Dictators at the dining table
Headstrong, irrational youngsters can be persuaded to eat their veg, but not by open warfare
T ANTRUMS at the table, stamping of the feet, refusal to eat and dictatorship of the dinner menu. These are all things
fussy child eaters have in common.
Not a week goes by that a fellow parent does not tell me they
cannot get their children to eat vegies. Some of them are deep in despair when they admit what they think is a failing as a parent. Others don’t seem to mind, as they’ve changed their meals to
suit the child’s likings and it appears to be the parent’s liking too.
But the problem when dealing with fussy eaters is that, depending on how you deal with it, you could make the situation a whole lot worse. Many child experts will tell you children need
‘‘ their creates Others vegetables,good will eatingtell meatyou habitsnot and to into dairy sweat the for it, future.a your well-roundedchild’s eating diet habitsthat will stuff. change over time, you just need to keep serving up the good But therein lies the problem. Some parents with fussy eaters have been through hell and back trying to get their kids to take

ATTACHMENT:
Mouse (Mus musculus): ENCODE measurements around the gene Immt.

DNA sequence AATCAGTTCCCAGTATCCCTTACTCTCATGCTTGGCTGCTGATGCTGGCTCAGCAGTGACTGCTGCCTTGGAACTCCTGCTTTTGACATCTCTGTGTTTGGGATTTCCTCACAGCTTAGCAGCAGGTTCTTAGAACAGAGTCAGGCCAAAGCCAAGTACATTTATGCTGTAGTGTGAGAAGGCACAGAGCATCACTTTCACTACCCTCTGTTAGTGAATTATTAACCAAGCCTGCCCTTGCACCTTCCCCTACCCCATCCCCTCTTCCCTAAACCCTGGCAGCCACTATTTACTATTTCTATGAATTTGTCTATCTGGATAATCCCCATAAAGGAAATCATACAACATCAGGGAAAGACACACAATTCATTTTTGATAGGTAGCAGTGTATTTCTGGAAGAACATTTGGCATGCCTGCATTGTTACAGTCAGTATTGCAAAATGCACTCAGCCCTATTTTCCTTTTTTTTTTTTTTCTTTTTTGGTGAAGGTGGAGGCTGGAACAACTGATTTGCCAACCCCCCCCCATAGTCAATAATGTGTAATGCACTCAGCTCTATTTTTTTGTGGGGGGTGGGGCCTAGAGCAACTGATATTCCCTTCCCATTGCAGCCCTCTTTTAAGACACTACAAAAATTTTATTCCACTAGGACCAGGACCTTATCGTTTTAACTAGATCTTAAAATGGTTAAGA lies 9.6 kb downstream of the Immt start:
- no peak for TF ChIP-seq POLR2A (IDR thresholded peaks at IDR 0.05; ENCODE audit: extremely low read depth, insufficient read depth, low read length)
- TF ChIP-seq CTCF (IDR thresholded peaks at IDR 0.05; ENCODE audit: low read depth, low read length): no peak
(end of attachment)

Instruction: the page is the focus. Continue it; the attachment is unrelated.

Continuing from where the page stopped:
the healthy option so they’ve given up.
They no longer even plan vegies into their meals because
they’re sick of seeing it go to waste. How is anyone ever going to learn to like a food group when it’s not offered to them to eat? Why not start off small, with one or two vegetables so the waste isn’t so great?
Make sure you’re eating vegetables at dinner so they see you enjoying them. Don’t offer them something else in place of
vegetables, or extra food after tea time, and they may just start eating them out of sheer hunger. If they’re old enough get them to help prepare the meal.
These are all things you can try that will not start an argument
or require extra willpower or patience.
I’ve seen many kids refuse to eat their vegies simply because
they are yelled at and told they are not leaving the table until the food is gone. Well that’s a sure way to instil a hatred of something. Possibly, as the child has a choice, they won’t try that vegie
So quit the fuss and chill out if you’ve a fussy little one. You
can have your vegies and eat them too.
Get in touch via sue.clo[email protected]regionalmedia.com.au
How is anyone ever going to learn to like a food group when it’s not offered for them to eat?
There are a number of ways parents can deal with children who will not eat their vegetables.